In addition, the research aims to provide recommendations for eventual renewal of the legal frameworks in place in order to understand what changes in the current legislation would be necessary to improve its degree of “cooperative friendliness”, which is to say, to make the legislation more favourable to cooperatives, also in consideration of their specific identity. This webpage presents a snapshot of the legal framework analysis results for Bolivia.


The Bolivian cooperative legislation is contained in national law No. 356 called the General Law on Cooperatives published in the Official Journal of Bolivia on April 11, 2013, and the Regulations of the General Law of Cooperatives put into effect by Decree No. 1995 of May 13, 2014. It should be clarified that, although it is a decentralized country with autonomy, by constitutional mandate on the basis of the residual clause, substantive and adjective legislation on cooperative matters falls within the competence of the central level of the State; providing, as exclusive competence of the central level of the State, basic services policies, that is, that this level of government in this area has legislative, regulatory and executive authority, being able to transfer and delegate the latter two.


Cooperative Friendliness

To obtain approval of resolutions or regulations, there is an exaggerated bureaucracy that, compared to a private company, makes obtaining legal status more complicated. The Political Constitution of the State, Laws and Regulations to the Law, are good, except that they do not contemplate associated work cooperatives.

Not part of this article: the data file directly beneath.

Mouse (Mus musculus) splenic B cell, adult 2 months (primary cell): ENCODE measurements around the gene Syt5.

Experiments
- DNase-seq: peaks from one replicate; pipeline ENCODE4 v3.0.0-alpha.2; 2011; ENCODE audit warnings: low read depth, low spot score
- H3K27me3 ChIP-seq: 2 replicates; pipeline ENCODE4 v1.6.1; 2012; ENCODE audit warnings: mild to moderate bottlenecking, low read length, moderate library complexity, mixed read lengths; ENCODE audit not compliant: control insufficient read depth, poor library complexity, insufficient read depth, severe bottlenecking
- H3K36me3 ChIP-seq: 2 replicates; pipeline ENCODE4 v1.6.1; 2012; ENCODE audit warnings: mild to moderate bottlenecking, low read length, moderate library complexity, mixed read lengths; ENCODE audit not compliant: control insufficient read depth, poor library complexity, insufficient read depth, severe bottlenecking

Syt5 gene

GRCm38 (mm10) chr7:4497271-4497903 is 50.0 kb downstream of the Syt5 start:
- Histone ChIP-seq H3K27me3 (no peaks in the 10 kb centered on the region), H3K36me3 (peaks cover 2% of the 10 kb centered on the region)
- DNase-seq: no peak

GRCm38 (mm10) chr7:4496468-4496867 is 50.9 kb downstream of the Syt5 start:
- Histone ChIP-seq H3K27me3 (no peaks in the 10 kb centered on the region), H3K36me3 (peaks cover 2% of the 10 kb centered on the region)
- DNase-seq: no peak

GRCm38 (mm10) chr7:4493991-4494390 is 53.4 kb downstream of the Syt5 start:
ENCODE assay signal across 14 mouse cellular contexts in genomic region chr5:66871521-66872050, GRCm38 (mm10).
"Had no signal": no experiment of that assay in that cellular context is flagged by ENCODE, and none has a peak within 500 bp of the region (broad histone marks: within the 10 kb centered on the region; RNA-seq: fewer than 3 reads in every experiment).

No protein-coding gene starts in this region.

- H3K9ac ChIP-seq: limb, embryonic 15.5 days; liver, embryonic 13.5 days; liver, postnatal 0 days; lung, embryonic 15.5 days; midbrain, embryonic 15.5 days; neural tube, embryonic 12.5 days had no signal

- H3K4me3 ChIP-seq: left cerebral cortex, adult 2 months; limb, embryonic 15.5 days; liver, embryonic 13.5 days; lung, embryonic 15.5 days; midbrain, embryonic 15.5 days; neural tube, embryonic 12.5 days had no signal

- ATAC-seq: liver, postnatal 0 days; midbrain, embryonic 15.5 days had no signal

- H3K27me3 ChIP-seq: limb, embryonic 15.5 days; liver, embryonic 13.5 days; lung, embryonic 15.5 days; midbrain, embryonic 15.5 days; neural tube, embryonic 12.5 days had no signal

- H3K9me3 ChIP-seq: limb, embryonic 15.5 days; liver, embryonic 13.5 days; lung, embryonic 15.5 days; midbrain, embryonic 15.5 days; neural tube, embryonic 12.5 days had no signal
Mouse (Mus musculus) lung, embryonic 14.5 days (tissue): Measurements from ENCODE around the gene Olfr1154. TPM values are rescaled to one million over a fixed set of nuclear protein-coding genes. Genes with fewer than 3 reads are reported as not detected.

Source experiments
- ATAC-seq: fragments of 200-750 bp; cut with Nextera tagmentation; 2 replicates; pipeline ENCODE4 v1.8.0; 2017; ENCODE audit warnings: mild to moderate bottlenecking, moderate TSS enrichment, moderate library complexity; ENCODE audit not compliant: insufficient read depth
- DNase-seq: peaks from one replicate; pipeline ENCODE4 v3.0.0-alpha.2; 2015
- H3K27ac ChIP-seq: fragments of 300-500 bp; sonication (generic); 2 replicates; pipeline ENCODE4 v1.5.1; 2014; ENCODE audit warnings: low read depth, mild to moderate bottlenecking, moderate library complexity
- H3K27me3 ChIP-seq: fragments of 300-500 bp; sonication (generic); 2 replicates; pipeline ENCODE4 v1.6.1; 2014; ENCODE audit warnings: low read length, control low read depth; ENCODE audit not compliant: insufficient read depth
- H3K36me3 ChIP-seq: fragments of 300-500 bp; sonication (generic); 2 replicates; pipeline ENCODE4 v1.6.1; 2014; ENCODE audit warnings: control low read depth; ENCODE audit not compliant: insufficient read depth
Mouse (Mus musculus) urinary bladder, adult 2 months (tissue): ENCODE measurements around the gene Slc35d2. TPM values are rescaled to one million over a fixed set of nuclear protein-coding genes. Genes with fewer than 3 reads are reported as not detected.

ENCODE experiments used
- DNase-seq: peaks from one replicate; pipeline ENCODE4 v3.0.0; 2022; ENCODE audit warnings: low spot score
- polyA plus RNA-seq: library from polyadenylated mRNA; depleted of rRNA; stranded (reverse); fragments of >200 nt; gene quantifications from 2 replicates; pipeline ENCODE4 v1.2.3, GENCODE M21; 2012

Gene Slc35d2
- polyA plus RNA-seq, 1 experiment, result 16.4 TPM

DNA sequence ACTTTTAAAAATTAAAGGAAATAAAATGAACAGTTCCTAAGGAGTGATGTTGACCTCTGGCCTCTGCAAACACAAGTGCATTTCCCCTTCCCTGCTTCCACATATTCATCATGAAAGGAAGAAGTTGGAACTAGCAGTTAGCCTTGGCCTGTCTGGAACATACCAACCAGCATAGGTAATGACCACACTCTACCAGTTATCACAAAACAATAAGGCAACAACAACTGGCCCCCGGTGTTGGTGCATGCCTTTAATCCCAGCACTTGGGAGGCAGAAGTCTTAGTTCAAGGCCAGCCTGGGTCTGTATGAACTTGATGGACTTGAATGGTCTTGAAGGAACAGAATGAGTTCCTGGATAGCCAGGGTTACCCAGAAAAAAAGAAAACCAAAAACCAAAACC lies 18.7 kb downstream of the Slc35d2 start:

The State's Political Constitution considers the cooperative sector in 12 articles. There, it promotes the purchase and participation of the cooperative sector, even in sectors where the state closes participation in the particular private sector. Likewise, the law and regulation are very favorable in their drafting, lacking only processes of practical applicability. For the promotion of cooperatives, there is even a state body, which is the Directorate of Public Policy and Cooperative Development. It is important to note that the drafting of the Law on Cooperatives of Bolivia, had the direct participation of the cooperative sectors, who developed proposals in all its articles.

Notwithstanding the above issues, Bolivian legislation is very much in favor of cooperatives.


Key recommendations for improvement

  • The creation of specific legislation for the sector of associated work cooperatives is necessary.
  • Special legislation on administrative procedures, where the operational practice is contemplated in order to shorten the response times from the state to the sector's processes, as well as the training of the population and the state within the model.
  • The insertion of tax incentives, the sector does not differ from others in this aspect and even has double taxes in some cases.
  • Legislation incorporating Associated Work Cooperatives is required.
  • It is important that cooperatives also have their own sectoral legislation.



It should be noted that we only have the responses of one ICA member, which is generally consistent with the expert's opinion, so its integration into the report has not had setbacks. In any event, the different declarations and documents drawn up by the cooperative movement in recent times have also been taken into account, whether they are general in nature or referenced particularly to certain sectors.




The legal frameworks analysis is a tool developed under the ICA-EU Partnership #coops4dev. It is an overview of the national legal frameworks at the time of writing. The views expressed within are not necessarily those of the ICA, nor does a reference to any specific content constitute an explicit endorsement or recommendation by the ICA. 

Subscribe to Bolivia